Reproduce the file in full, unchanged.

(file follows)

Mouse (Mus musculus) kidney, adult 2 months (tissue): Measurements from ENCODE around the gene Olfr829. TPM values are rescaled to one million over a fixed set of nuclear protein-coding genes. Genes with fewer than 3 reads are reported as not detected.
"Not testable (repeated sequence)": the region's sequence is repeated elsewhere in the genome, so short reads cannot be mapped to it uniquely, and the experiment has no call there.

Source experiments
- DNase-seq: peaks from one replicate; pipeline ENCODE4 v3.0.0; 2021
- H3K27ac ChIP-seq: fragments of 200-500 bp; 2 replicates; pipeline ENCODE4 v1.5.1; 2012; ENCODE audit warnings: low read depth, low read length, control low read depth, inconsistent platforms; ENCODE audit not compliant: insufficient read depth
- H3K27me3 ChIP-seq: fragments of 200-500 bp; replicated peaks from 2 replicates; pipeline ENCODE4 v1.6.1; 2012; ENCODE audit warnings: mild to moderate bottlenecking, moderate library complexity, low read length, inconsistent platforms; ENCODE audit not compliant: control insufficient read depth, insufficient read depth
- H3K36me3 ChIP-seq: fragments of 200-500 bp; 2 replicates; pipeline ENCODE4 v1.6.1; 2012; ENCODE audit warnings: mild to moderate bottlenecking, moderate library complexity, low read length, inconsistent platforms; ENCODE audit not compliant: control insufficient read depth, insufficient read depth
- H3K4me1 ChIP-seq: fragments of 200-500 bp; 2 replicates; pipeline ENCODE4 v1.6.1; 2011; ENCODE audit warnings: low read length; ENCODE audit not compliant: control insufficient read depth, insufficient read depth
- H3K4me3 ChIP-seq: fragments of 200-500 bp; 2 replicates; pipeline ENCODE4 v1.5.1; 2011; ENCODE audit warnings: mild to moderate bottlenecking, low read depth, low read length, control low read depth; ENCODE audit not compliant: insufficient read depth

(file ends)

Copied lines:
Mouse (Mus musculus) kidney, adult 2 months (tissue): Measurements from ENCODE around the gene Olfr829. TPM values are rescaled to one million over a fixed set of nuclear protein-coding genes. Genes with fewer than 3 reads are reported as not detected.
"Not testable (repeated sequence)": the region's sequence is repeated elsewhere in the genome, so short reads cannot be mapped to it uniquely, and the experiment has no call there.

Source experiments
- DNase-seq: peaks from one replicate; pipeline ENCODE4 v3.0.0; 2021
- H3K27ac ChIP-seq: fragments of 200-500 bp; 2 replicates; pipeline ENCODE4 v1.5.1; 2012; ENCODE audit warnings: low read depth, low read length, control low read depth, inconsistent platforms; ENCODE audit not compliant: insufficient read depth
- H3K27me3 ChIP-seq: fragments of 200-500 bp; replicated peaks from 2 replicates; pipeline ENCODE4 v1.6.1; 2012; ENCODE audit warnings: mild to moderate bottlenecking, moderate library complexity, low read length, inconsistent platforms; ENCODE audit not compliant: control insufficient read depth, insufficient read depth
- H3K36me3 ChIP-seq: fragments of 200-500 bp; 2 replicates; pipeline ENCODE4 v1.6.1; 2012; ENCODE audit warnings: mild to moderate bottlenecking, moderate library complexity, low read length, inconsistent platforms; ENCODE audit not compliant: control insufficient read depth, insufficient read depth
- H3K4me1 ChIP-seq: fragments of 200-500 bp; 2 replicates; pipeline ENCODE4 v1.6.1; 2011; ENCODE audit warnings: low read length; ENCODE audit not compliant: control insufficient read depth, insufficient read depth
- H3K4me3 ChIP-seq: fragments of 200-500 bp; 2 replicates; pipeline ENCODE4 v1.5.1; 2011; ENCODE audit warnings: mild to moderate bottlenecking, low read depth, low read length, control low read depth; ENCODE audit not compliant: insufficient read depth